Definitions for "Ink Holdout"
When a particular paperstock prevents ink from absorbing. Better holdout translates to sharper reproduction.
The degree to which a paper surface resists penetration of ink. An inked image printed on paper with a high degree of ink holdout will dry by oxidation rather than absorption. Higher ink holdout means higher print gloss. Strong ink holdout results in a sharp, bright image.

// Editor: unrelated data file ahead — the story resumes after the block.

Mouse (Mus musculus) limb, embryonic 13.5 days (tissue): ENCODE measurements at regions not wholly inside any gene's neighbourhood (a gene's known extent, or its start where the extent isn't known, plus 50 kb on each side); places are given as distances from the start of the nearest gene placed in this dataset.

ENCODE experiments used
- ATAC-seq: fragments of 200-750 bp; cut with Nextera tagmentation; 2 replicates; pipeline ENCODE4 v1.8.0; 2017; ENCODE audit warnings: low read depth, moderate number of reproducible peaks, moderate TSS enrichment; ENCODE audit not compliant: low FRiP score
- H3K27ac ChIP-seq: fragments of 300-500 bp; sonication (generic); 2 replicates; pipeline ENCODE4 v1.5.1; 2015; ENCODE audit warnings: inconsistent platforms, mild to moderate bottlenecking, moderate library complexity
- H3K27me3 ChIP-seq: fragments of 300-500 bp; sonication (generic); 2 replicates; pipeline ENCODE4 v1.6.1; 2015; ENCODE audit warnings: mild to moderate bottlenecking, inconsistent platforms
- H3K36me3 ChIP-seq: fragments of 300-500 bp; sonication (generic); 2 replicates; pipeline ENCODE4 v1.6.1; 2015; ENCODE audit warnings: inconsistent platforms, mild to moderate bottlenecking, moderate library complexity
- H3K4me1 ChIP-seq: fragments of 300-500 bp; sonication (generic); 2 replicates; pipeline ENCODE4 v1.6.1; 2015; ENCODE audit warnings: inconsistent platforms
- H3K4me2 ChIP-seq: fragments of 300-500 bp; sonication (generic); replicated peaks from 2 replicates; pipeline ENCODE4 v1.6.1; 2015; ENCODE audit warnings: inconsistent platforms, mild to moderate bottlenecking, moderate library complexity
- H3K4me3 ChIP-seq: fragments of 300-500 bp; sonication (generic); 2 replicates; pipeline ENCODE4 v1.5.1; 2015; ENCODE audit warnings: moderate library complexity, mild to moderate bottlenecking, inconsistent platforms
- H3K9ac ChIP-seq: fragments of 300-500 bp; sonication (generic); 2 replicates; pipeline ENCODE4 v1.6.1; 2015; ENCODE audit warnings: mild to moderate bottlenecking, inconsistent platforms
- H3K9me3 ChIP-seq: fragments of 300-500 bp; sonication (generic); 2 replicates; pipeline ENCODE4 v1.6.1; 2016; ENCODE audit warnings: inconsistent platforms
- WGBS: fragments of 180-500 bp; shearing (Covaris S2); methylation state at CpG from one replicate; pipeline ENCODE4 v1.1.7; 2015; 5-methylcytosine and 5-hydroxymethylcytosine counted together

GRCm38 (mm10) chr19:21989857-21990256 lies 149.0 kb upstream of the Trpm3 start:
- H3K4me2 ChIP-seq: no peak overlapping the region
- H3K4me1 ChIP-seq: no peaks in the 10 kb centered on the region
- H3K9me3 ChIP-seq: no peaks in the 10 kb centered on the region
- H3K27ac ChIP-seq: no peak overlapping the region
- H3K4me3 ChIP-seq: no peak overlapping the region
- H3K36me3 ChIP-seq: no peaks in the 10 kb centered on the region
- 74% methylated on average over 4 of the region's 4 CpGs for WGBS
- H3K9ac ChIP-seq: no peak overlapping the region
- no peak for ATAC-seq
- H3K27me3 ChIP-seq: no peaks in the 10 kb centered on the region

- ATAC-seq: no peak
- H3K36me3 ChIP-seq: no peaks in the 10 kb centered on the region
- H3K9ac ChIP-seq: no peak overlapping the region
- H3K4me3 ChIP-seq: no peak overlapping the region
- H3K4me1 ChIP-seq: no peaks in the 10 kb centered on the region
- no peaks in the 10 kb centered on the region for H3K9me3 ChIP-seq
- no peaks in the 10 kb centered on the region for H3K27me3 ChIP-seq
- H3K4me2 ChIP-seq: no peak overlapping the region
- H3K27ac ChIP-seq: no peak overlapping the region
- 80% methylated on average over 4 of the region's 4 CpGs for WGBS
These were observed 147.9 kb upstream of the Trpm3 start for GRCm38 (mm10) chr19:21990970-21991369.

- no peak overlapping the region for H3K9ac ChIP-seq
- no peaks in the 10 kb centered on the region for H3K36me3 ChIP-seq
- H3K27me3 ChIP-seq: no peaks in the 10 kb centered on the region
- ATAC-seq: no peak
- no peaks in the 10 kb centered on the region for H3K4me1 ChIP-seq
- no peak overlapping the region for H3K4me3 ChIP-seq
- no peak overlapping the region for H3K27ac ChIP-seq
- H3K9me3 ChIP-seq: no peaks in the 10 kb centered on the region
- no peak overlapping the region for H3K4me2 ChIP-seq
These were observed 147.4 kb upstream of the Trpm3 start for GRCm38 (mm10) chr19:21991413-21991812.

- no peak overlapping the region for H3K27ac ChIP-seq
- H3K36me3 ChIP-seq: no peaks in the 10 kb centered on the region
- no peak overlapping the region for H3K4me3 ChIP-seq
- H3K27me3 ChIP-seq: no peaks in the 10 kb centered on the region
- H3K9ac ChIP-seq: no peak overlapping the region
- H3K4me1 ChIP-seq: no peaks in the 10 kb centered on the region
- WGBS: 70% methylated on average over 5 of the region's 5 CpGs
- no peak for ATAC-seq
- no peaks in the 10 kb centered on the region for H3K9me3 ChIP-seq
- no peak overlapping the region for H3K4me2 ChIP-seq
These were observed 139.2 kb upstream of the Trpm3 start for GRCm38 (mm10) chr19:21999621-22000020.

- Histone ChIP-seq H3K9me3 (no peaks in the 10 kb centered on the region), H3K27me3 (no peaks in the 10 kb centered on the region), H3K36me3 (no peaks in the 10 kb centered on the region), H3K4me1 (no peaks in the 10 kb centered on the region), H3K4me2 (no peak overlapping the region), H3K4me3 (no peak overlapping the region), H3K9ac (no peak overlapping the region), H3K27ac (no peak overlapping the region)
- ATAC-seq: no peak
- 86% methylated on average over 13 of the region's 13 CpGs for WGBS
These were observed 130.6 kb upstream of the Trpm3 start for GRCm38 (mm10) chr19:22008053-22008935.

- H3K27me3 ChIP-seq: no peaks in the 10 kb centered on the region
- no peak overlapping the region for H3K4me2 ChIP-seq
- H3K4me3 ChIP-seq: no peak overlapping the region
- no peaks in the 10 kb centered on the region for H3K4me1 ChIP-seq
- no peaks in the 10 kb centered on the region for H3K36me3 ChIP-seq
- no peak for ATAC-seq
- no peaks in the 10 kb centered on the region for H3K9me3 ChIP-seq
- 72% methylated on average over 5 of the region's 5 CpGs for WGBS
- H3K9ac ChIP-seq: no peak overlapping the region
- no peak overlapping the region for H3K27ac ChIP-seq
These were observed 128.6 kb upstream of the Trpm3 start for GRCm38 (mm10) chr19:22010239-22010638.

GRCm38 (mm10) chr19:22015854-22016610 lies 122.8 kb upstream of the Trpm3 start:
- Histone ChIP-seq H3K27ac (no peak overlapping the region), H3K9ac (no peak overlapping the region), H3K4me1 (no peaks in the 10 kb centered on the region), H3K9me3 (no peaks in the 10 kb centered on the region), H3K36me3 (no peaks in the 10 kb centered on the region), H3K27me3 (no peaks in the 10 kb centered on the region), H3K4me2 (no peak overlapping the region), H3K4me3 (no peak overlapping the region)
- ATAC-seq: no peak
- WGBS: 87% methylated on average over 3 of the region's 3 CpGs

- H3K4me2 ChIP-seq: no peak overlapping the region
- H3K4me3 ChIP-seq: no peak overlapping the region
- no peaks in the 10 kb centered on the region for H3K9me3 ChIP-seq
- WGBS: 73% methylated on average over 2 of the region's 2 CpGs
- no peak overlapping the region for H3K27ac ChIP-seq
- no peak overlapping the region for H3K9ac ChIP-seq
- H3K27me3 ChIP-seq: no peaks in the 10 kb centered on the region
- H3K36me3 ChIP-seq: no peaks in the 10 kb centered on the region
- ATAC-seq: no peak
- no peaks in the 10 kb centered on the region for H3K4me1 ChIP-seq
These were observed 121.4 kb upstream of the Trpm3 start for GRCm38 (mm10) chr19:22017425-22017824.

Resistance to the penetration of ink. Coated papers tend to have good ink holdout. The ink pigments sit on the surface of the coating, and are not absorbed into the spaces between the paper fibers. This minimizes dot spread and results in a sharp image. Uncoated papers tend to absorb ink into the sheet, but printers can compensate for this and still produce a very bright, sharp image on uncoated paper.